Rabbi David Etengoff
Dedicated to the sacred memories of my mother, Miriam Tovah bat Aharon Hakohen, father-in-law, Levi ben Yitzhak, sister-in-law, Ruchama Rivka Sondra bat Yechiel, sister, Shulamit bat Menachem, Chaim Mordechai Hakohen ben Natan Yitzchak, Yehonatan Binyamin ben Mordechai Meir Halevi, Avraham Yechezkel ben Yaakov Halevy, HaRav Yosef Shemuel ben HaRav Reuven Aharon, the refuah shlaimah of Devorah bat Chana, and Yitzhak Akiva ben Malka, and the safety of our brothers and sisters in Israel and around the world.
The phrase “…and you shall love your neighbor as yourself” (Sefer Vayikra 19:18) is one of the most-often quoted verses in the Torah. Unfortunately however, its popularity has often confused its meaning. After all, “…v’ahavta l’reiecha kamocha” (the original Hebrew phrase of our verse) is not only a pasuk; it is part of the Taryag Mitzvot (613 Commandments). Thus, like any other mitzvah, it has a definitional structure that dictates the mode in which it can and must be fulfilled. It is not just “a good idea,” or thought about a meritorious act. Instead, it must be implemented in a specific fashion with precisely mandated actions.
Rabbi Akiva, one of our greatest sages and heroes, focused upon the overarching significance of “…v’ahavta l’reiecha kamocha” in a number of different sources. Thus, he taught us: “‘… and you shall love your neighbor as yourself,’ this is the all embracing principle of the Torah. One should not say:’ Since I have been embarrassed, let my friend be embarrassed with me, [or] since I have been ruined [perhaps financially], let my friend be ruined with me.’” (Midrash Bereishit Rabbah 7:24. Compare Talmud Yerushalmi, Nedarim 9:4, and the Sifra to Parashat Kedoshim 4:45 for the original statement.) Rabbi Akiva clearly links our pasuk to actions, rather than mere thoughts or emotions. The Ramban (1194-1270), in his commentary on our pasuk, follows Rabbi Akiva’s lead when he notes that the Torah could not have been referring to commanding the emotion of “love,” since the emotional sphere lies outside the scope of that which can be commanded.
The Rambam (1135-1270), in Mishneh Torah, Hilchot Deot 6:3, also focuses upon the practical aspects of this mitzvah. In his determination of the halacha, he urges us to be sensitive to, and respectful of, our fellow Jews, and to be as careful with their money and possessions as we are with our own. Moreover:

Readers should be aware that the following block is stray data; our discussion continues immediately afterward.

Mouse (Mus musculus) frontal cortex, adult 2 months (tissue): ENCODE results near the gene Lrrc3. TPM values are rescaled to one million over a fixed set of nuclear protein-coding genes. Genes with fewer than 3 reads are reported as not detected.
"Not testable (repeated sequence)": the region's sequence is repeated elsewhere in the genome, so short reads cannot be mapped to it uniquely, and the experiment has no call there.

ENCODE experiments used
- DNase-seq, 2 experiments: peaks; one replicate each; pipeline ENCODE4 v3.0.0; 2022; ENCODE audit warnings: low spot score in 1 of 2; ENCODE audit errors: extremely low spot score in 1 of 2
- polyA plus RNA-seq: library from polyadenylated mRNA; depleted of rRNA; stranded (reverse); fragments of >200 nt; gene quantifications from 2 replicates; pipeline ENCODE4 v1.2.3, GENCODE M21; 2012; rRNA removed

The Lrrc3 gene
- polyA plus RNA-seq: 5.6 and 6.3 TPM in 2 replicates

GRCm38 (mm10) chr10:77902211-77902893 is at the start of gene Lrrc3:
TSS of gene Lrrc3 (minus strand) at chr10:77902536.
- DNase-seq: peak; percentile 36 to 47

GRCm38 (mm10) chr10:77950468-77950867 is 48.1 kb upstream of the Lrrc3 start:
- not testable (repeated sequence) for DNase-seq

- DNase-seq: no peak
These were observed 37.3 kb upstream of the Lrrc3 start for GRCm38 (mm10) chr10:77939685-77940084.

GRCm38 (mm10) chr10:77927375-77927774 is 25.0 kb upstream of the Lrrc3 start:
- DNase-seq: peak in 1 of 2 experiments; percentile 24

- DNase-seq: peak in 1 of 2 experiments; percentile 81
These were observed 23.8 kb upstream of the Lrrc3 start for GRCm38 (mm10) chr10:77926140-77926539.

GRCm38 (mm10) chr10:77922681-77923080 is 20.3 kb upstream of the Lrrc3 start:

Each man is commanded to love each and every one of Israel as himself as [the Torah] states: “Love your neighbor as yourself.” Therefore, one should speak the praises of [others] and show concern for their money just as he is concerned with his own money and seeks his own honor. Whoever gains honor through the degradation of a colleague does not have a share in the world to come. (Translation, Rabbi Eliyahu Touger, underlining my own)
The Rambam’s final words in this halacha are particularly powerful. By way of illustration, sitting in the succah during Succot and eating matzah on Pesach (Passover) are two other positive commandments. Yet, the Rambam never states that he who fails to fulfill these mitzvot is denied a portion in the World To Come. Failure to mekayam (fulfill) these commandments results in a bitul aseh (failure to fulfill, based upon an act of omission). While this is a potent impetus to keep these mitzvot, it is a far cry from being denied a portion in the World To Come! Therefore, we can clearly see the singular importance of “…v’ahavta l’reiecha kamocha” within the Rambam’s system of mitzvot analysis and, by extension, within the Torah’s worldview.
The Sefer HaChinuch (13th century), in his discussion of our pasuk, at first echoes the above-quoted words of the Rambam. He continues, morever, with Hillel’s famous words: “d’alech sani l’chaverech lo taavid” (“Do not do that which is hateful to your friend,” Talmud Bavli, Shabbat 31a). This means that we must scrupulously avoid any and all behaviors that could be harmful to our friends. This, opines the Sefer HaChinuch, is the litmus test for determining the correctness of our behavior toward our fellow Jews. Furthermore, it provides us with a moral compass by which we may chart our course in the fulfillment of “…v’ahavta l’reiecha kamocha.” In sum, our actions towards others must reflect how we, ourselves, would like to be treated.
May we be zocheh (merit) to grow in our understanding and practice of “…v’ahavta l’reiecha kamocha.” In doing so, may we, as individuals and as a nation, help bring Mashiach Tzidkanu (the Righteous and True Messiah) speedily and in our days. V’chane yihi ratzon.
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